Leaving College Confidential Final Thoughts

I intend this to be my final post to College Confidential (CC). Due to the excessively restrictive posting policies here, I cannot communicate in a way that does not become excessively laborious for me. Fortunately, my posting history combined with good search engines outside CC should tell what I want aspiring engineering and NCSSM students to know provided they bother themselves with the search. My user name is my real name and I use it wherever I go. If you need to contact me, you can find me easily enough.

Before I post my final thoughts about NCSSM, I want to share an extensive analysis of the CC forum itself. It holds the promise of a clearinghouse of useful information for students seeking the best possible educational fit for themselves. However, it also aims to make a profit through advertising. Other social media sites earn advertising revenues through creative methods that still allow posters much leeway in how they communicate. By that, I mean that posters can share links, recommend useful books, products, and other services, and generally speak their minds freely. The best ones exercise very light moderation to remove obvious off-topic spammers and other trolls. Unfortunately, CC long ago embraced a completely different business model and has essentially become enslaved to that model for better or for worse. I learned this the hard way when my sharing of such information netted me a slap in the face with a one-month "timeout" inflicted by an aggressive moderator who sniped privately, "CC does not offer free advertising."

As you can imagine, I felt quite miffed at this insult, so I attempted to contact the site owners directly. After completing the CC Web site feedback form and receiving no response, I resorted to calling directly the site owners at Hobsons, Inc., based in Cincinnati, Ohio, only to find myself on perpetual hold or cut entirely before even able to leave a voice mail. I next visited the Better Business Bureau (BBB) site and noted that the company had recently become a member of the BBB. To get their attention, I filed a complaint.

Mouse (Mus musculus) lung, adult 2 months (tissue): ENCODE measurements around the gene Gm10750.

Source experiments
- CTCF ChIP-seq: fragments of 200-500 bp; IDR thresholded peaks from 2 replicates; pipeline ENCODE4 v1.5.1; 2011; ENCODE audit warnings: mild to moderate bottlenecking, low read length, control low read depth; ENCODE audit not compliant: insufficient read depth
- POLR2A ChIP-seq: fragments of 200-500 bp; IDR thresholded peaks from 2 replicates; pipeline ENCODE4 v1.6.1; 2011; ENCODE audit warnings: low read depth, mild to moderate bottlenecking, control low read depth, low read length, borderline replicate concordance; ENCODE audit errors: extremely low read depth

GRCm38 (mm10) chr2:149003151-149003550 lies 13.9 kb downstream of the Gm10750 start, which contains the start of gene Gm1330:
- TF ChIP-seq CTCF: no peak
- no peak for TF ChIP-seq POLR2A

To its credit, Hobsons actually made good on its BBB membership promise and responded very politely to my complaint. The company product manager was very courteous. We arranged a teleconference lasting 30 minutes with one of the co-founders of CC who has since sold CC to Hobsons. He carefully explained the business model to me in a way understandable to the lay person. At the end of the call, the product manager lifted my posting ban nearly a week early.

Users of the CC forum need to understand one aspect of CC they may find too onerous to warrant continued participation. The forum format does not allow the use of graphics or videos, thus forcing participants to say in a thousand words what they could say in a single picture. It does not allow linking to "non-authoritative" sources even though such sources frequently offer insight that "authoritative" sources do not. It forbids not only the linking to books, products, or services, but even their mention by name since such mentioning qualifies as "promoting" and "free advertising" of such materials. In short, CC wants users to expend precious time and energy creating content original to CC so that CC can make advertising dollars through the unpaid efforts of its users. Not only does CC want this, but it wants to do all it can to encourage traffic to its site while discouraging traffic from its site. While it has no qualms whatsoever with others linking to CC, it objects in harsh ways to the converse.